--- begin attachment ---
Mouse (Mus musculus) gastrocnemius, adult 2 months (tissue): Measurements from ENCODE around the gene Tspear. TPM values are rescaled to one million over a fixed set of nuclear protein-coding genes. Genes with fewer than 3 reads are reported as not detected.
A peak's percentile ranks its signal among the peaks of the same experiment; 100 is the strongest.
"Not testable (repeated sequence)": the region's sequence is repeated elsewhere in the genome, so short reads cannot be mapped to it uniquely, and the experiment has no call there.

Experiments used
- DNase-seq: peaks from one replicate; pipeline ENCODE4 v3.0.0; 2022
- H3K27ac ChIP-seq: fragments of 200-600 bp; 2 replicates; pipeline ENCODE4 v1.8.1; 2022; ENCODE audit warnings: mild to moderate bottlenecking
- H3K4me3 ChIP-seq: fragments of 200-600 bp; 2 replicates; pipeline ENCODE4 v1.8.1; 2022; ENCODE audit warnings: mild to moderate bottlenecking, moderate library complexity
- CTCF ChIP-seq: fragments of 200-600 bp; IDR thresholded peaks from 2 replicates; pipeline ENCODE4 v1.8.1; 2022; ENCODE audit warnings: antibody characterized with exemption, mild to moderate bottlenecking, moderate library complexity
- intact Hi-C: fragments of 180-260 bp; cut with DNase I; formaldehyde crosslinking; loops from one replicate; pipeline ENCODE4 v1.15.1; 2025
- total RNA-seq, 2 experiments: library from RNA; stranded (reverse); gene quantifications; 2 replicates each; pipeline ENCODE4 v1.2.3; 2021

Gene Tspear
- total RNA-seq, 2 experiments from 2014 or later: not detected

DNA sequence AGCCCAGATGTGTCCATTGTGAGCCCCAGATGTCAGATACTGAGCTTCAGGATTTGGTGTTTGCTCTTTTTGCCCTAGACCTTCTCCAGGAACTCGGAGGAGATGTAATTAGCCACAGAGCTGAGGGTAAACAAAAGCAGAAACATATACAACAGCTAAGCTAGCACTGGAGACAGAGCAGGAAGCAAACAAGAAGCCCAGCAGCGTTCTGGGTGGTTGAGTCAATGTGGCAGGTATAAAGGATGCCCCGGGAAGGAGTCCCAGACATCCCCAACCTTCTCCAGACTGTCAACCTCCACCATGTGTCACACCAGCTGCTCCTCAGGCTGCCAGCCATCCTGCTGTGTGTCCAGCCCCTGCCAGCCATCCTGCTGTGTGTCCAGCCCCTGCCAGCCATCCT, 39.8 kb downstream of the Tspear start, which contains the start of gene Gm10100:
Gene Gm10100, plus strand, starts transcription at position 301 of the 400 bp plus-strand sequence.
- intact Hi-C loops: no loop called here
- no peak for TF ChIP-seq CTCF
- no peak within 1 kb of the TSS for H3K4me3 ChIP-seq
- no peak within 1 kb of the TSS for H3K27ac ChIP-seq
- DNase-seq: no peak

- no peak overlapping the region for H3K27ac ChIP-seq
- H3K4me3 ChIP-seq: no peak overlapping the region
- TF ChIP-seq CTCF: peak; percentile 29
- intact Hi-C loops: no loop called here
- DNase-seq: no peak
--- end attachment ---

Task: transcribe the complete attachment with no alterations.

Mouse (Mus musculus) gastrocnemius, adult 2 months (tissue): Measurements from ENCODE around the gene Tspear. TPM values are rescaled to one million over a fixed set of nuclear protein-coding genes. Genes with fewer than 3 reads are reported as not detected.
A peak's percentile ranks its signal among the peaks of the same experiment; 100 is the strongest.
"Not testable (repeated sequence)": the region's sequence is repeated elsewhere in the genome, so short reads cannot be mapped to it uniquely, and the experiment has no call there.

Experiments used
- DNase-seq: peaks from one replicate; pipeline ENCODE4 v3.0.0; 2022
- H3K27ac ChIP-seq: fragments of 200-600 bp; 2 replicates; pipeline ENCODE4 v1.8.1; 2022; ENCODE audit warnings: mild to moderate bottlenecking
- H3K4me3 ChIP-seq: fragments of 200-600 bp; 2 replicates; pipeline ENCODE4 v1.8.1; 2022; ENCODE audit warnings: mild to moderate bottlenecking, moderate library complexity
- CTCF ChIP-seq: fragments of 200-600 bp; IDR thresholded peaks from 2 replicates; pipeline ENCODE4 v1.8.1; 2022; ENCODE audit warnings: antibody characterized with exemption, mild to moderate bottlenecking, moderate library complexity
- intact Hi-C: fragments of 180-260 bp; cut with DNase I; formaldehyde crosslinking; loops from one replicate; pipeline ENCODE4 v1.15.1; 2025
- total RNA-seq, 2 experiments: library from RNA; stranded (reverse); gene quantifications; 2 replicates each; pipeline ENCODE4 v1.2.3; 2021

Gene Tspear
- total RNA-seq, 2 experiments from 2014 or later: not detected

DNA sequence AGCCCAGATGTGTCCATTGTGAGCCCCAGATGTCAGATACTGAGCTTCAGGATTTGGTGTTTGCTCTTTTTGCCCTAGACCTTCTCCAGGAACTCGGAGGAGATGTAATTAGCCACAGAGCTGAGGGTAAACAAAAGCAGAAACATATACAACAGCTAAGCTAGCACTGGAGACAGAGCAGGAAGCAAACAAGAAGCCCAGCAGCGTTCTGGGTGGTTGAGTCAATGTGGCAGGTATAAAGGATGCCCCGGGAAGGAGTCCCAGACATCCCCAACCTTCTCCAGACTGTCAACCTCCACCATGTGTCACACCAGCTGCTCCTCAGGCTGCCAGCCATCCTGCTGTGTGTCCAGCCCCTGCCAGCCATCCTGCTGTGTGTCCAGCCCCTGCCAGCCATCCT, 39.8 kb downstream of the Tspear start, which contains the start of gene Gm10100:
Gene Gm10100, plus strand, starts transcription at position 301 of the 400 bp plus-strand sequence.
- intact Hi-C loops: no loop called here
- no peak for TF ChIP-seq CTCF
- no peak within 1 kb of the TSS for H3K4me3 ChIP-seq
- no peak within 1 kb of the TSS for H3K27ac ChIP-seq
- DNase-seq: no peak

- no peak overlapping the region for H3K27ac ChIP-seq
- H3K4me3 ChIP-seq: no peak overlapping the region
- TF ChIP-seq CTCF: peak; percentile 29
- intact Hi-C loops: no loop called here
- DNase-seq: no peak